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POLI 212 Chapter Notes -Xenophobia, Spoils System, Red Brigades


Department
Political Science
Course Code
POLI 212
Professor
Hudson Meadwell

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Chapter 1
Themes and Implications
The World of States:
A country’s relative position to other states affects its ability to manage domestic
and international issues.
o Britain’s control over power and alliances in the 19th century show this
o As does Blair’s trying to cling to a relationship with the USA as Britain’s
influence dwindles
Fell to “second-tier” status during the 20th century as their “white dominions”
(Canada, US, New Zealand, Australia)
Independence pressure in other colonies led to their separation during WWII/the
postwar period
Legacy of WWII involvement, permanent member of UN Security Council
o However, secondary in relationship with US, resulting in post-9/11
pressures
Britain’s hesitant relations with the EU are controversial
Governing the Economy:
Since industrial revolution, Britain has depended on competitiveness abroad
Britain needs to conduct economic action under the assumption that they will not
again be a hegemon, and must thus remain competitive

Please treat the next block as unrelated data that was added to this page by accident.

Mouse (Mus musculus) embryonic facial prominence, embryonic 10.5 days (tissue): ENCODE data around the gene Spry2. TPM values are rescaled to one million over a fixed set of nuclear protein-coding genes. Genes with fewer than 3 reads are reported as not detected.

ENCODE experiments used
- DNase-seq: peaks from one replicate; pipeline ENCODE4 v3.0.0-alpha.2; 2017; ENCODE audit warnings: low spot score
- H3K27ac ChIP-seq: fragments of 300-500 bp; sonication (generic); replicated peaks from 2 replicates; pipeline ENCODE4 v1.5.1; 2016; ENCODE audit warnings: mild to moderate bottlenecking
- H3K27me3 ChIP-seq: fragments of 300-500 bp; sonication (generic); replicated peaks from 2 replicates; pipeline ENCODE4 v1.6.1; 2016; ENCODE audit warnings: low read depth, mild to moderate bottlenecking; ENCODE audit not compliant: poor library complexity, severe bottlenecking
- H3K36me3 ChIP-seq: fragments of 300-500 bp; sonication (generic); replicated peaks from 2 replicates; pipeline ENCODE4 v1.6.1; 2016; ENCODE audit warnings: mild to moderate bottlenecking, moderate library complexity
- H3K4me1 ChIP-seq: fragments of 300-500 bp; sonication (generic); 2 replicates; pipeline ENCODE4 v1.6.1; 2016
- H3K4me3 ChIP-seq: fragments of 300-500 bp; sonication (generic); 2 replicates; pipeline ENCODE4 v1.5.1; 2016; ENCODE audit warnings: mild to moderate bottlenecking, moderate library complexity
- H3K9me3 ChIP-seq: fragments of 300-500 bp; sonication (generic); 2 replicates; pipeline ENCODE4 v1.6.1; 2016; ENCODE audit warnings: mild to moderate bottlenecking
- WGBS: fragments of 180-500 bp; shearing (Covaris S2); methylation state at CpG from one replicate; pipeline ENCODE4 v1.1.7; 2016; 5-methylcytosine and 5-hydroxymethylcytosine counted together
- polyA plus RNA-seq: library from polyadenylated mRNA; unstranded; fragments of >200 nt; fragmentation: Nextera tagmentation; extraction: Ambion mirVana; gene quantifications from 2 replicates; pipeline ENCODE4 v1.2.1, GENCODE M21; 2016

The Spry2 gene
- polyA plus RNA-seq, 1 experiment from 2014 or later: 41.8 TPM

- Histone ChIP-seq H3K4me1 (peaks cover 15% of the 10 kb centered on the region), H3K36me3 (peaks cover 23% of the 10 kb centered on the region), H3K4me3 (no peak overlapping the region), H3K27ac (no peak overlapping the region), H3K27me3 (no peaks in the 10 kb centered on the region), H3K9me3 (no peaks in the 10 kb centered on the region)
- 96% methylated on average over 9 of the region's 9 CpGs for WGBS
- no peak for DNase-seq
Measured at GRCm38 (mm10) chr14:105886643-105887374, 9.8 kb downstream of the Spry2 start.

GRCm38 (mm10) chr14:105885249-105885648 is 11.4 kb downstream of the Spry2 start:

The Democratic Idea:
The role of the British monarchy is a question coming to the forefront of British
society
November 1999, traditional House of Lords was abolished
Issues of constitution and unity with respect to Northern Ireland, Scotland, and
Wales
The Politics of Collective Identity:
British empire and aftermath is central to identity
The multiracial society resulting from decolonization has not been well accepted
in Britain
Especially post-7/7, immigration a key issue
Issues of gender politics emerging
Chapter 11
June 2005 Merkel’s arrow election victory
Troubles were unique in that they were an effect of a diverse multiparty
system that was unusual for Germany post-WWII.
Profile of Germany
Considered both Eastern and Western European

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Divided into 16 federal states
Population of 82.4 million
Evenly divided between Catholics and Protestants
Relatively homogenous despite: immigration from Turkey (right-less workers
from 1960s), Indian technology workers, migration across EU borders
54% of land in agricultural production
Unnatural borders have led to conflict
Critical Junctures:
1806-1871 Nationalism and German Unification
o State building requires an extension of collective identity beyond the
family, village, and local region to one encompassing a broader collection
of peoples.
o Nation states can promote economic growth more easily than fragmented
political entities can.
o Military strength is a fundamental tool that many nation-states use in their
formation and consolidation
1871-1918 Second Reich
o Bismarck allowed for male suffrage in the lower house, but concentrated
power in the upper house
o Primary goal was rapid industrialization, helped by state power and
banking system, thus no British/American-esque free market trial and
error
o Led to opposition:
Pressure to provide basic rights to liberal (free-market)/middle
class forces
Growth of the working middle class and Social Democratic Party
(SPD)
Persecuted and tolerated by Bismarck; banned SPD in 1878, but
created welfare state in the 1880s